In May 1958, and four years into the Algerian War of Independence, a revolt again appropriated the revolutionary and republican symbolism of the French Revolution by seizing power through a Committee of Public Safety. This book explores why a repressive colonial system that had for over a century maintained the material and intellectual backwardness of Algerian women now turned to an extensive programme of 'emancipation'. After a brief background sketch of the situation of Algerian women during the post-war decade, it discusses the various factors contributed to the emergence of the first significant women's organisations in the main urban centres. It was only after the outbreak of the rebellion in 1954 and the arrival of many hundreds of wives of army officers that the model of female interventionism became dramatically activated. The French military intervention in Algeria during 1954-1962 derived its force from the Orientalist current in European colonialism and also seemed to foreshadow the revival of global Islamophobia after 1979 and the eventual moves to 'liberate' Muslim societies by US-led neo-imperialism in Afghanistan and Iraq. For the women of Bordj Okhriss, as throughout Algeria, the French army represented a dangerous and powerful force associated with mass destruction, brutality and rape. The central contradiction facing the mobile socio-medical teams teams was how to gain the trust of Algerian women and to bring them social progress and emancipation when they themselves were part of an army that had destroyed their villages and driven them into refugee camps.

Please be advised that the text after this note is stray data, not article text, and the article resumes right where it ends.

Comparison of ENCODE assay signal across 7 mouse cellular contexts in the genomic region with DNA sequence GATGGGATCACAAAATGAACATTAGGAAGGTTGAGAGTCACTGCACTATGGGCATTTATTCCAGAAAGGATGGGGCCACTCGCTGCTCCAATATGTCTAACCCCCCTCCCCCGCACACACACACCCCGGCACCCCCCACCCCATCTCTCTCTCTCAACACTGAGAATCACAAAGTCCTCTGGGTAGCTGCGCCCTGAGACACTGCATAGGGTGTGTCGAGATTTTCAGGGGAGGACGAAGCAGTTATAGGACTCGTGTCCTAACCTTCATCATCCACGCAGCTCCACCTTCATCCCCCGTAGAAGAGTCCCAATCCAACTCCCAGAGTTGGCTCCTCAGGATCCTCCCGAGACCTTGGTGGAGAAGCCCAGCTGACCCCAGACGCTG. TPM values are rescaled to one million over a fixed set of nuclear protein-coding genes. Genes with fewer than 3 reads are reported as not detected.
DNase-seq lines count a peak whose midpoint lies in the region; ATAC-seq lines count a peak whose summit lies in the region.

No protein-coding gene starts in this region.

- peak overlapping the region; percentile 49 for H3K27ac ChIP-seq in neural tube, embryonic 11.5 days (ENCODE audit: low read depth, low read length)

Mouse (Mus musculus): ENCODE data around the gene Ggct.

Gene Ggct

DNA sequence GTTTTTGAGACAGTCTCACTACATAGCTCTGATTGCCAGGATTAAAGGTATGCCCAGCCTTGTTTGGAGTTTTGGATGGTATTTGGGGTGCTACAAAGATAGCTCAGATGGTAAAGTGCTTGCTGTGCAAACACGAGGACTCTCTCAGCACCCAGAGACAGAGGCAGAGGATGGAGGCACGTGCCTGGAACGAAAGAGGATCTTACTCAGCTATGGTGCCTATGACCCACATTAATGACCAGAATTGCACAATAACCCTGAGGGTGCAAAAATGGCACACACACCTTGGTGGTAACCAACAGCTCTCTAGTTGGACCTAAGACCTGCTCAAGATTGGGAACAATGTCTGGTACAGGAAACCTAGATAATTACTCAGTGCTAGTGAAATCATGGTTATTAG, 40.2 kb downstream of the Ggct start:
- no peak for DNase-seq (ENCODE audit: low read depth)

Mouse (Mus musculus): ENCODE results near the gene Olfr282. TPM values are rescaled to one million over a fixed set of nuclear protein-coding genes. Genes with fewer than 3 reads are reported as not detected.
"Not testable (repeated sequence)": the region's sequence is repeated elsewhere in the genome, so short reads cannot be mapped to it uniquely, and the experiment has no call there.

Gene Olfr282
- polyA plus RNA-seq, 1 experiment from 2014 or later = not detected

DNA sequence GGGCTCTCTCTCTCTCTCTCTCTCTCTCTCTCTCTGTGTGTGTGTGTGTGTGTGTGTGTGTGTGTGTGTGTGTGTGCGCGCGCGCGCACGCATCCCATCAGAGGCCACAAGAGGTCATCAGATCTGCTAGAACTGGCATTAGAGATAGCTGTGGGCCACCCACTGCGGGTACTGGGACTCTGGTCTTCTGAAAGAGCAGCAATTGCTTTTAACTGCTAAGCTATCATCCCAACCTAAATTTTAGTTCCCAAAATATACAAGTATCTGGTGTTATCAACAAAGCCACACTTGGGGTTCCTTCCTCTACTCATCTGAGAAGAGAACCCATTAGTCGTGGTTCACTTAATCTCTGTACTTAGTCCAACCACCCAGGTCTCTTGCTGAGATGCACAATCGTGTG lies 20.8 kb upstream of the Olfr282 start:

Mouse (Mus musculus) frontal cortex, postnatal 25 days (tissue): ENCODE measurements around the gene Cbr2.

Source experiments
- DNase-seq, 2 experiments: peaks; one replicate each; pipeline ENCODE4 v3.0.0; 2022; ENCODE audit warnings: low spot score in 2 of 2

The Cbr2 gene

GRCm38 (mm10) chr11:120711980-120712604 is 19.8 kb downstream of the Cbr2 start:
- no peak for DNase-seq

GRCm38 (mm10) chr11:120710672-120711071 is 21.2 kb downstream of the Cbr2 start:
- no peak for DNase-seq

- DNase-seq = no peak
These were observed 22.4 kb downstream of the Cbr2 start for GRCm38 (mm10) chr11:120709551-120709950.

Jewish emancipation and the Jewish question
Robert Fine and Philip Spencer

personification of all that was going wrong in Europe at the time. 25 The meaning of Enlightenment and the equivocations of the revolutionary tradition What do the equivocations shown by Voltaire, Montesquieu, Dohm and Kant, the anti-Judaic prejudices shown by Michaelis and Fichte, and the critiques developed by Mendelssohn and Ascher signify for our understanding of Enlightenment's relation to Jewish emancipation and the Jewish

in Antisemitism and the left